Jealousy Can Increase Your Risk of Alzheimer’s

Negative emotions can and do have an effect on our physiology.  The Chinese have known for centuries  that anger can affect the liver, grief can affect the lungs, the kidneys can be affected by fear and so on.  Now mainstream medical science has confirming data – at least when it comes to emotions like jealousy, fear and anger.  Having jealous or insecure thoughts has weird effects on the brain – in particular, the amygdala – the part of the brain that is involved in our perception of fear, anger and disgust.  The amygdala releases the hormones adrenaline and noradrenaline as part of your stress response.  The stress response is useful and necessary when it is short-lived but chronic stress andHuman Emotion the long-term release of these hormones affects the immune system and the cardiovascular system in deleterious ways.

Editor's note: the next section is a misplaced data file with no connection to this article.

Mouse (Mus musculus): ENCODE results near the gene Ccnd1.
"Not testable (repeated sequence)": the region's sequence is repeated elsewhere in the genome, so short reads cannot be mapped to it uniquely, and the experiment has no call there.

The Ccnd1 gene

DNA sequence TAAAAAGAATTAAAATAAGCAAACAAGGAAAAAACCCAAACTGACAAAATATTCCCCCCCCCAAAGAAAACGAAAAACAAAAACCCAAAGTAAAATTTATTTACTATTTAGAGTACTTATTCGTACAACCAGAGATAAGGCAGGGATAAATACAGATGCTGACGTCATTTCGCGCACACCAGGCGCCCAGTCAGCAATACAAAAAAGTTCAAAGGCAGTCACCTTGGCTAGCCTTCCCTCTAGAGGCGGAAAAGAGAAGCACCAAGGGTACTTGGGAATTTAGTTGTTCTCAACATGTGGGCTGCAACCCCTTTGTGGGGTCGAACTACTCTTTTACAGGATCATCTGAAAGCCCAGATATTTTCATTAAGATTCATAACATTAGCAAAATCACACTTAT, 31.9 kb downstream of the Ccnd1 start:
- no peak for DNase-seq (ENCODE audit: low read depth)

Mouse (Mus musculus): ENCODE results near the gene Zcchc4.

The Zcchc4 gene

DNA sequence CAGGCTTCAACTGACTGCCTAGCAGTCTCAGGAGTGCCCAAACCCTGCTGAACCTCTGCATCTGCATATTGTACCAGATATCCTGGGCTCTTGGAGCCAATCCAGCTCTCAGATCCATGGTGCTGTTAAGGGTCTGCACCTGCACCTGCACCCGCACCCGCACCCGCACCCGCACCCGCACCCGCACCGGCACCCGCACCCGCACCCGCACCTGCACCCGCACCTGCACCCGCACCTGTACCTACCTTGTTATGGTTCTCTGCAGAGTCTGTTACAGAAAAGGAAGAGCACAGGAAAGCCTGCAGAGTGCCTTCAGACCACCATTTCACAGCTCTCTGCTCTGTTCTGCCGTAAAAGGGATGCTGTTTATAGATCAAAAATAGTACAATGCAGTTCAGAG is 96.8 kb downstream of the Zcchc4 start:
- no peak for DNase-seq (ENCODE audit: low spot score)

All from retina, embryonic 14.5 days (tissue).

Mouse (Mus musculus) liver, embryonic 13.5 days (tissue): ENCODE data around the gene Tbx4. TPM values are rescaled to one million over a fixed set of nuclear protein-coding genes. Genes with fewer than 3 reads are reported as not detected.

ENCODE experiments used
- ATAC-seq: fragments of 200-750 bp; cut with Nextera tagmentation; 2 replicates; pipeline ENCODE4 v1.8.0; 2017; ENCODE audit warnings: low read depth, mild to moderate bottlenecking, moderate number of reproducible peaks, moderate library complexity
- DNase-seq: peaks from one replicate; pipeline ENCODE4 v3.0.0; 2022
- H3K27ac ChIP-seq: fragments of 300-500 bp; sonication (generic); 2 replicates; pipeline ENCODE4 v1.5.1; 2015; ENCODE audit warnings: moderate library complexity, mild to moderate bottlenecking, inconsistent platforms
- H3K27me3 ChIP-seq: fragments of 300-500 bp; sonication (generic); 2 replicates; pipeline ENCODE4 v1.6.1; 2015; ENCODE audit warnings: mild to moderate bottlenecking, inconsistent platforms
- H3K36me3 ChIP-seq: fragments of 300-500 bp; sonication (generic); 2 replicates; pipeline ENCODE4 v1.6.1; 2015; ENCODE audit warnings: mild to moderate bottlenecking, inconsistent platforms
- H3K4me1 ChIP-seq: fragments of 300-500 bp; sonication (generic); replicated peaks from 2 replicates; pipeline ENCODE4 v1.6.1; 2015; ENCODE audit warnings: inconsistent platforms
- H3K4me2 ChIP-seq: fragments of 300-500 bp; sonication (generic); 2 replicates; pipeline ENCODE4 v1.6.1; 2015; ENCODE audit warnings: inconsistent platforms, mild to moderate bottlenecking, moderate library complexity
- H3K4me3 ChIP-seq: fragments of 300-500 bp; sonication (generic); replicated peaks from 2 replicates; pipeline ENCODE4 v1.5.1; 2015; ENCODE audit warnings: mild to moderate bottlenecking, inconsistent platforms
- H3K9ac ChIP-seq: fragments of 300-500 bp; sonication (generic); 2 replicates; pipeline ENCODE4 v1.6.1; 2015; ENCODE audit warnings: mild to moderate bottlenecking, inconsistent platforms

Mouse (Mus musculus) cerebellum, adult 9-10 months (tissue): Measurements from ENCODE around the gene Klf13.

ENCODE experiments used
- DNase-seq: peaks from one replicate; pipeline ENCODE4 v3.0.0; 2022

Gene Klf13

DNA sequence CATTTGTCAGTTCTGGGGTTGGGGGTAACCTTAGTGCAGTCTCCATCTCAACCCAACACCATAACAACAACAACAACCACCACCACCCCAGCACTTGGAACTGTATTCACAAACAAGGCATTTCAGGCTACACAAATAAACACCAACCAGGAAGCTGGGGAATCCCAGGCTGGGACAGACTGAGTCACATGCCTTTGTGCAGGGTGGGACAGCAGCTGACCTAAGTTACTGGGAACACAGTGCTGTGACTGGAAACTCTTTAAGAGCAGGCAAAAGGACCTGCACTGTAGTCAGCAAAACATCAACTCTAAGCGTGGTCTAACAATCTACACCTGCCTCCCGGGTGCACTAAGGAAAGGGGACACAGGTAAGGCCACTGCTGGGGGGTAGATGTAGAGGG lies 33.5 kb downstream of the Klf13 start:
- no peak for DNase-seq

Having chronic or obsessive thoughts of your partner being unfaithful or with another lover, or competition (real or imagined) with another in the workplace, for example, activates the amygdala and the release of stress hormones that can raise blood pressure – and blood pressure spikes when under stress have been linked to some forms of dementia.  A study out of Kyoto University in Japan, of 800 women over 38 years-of-age who felt most stressed or anxious, were at increased risk of Alzheimer’s and long-term distress.  The bottom line is that if you are feeling “out or your mind” with jealousy or insecurity, the result,  on a physical level, may just be literally “losing your mind”. Could it be that a high self-esteem and self-concept can protect us in some way from these mind-related diseases? Food for thought.

Until next time,

Dr. Gatis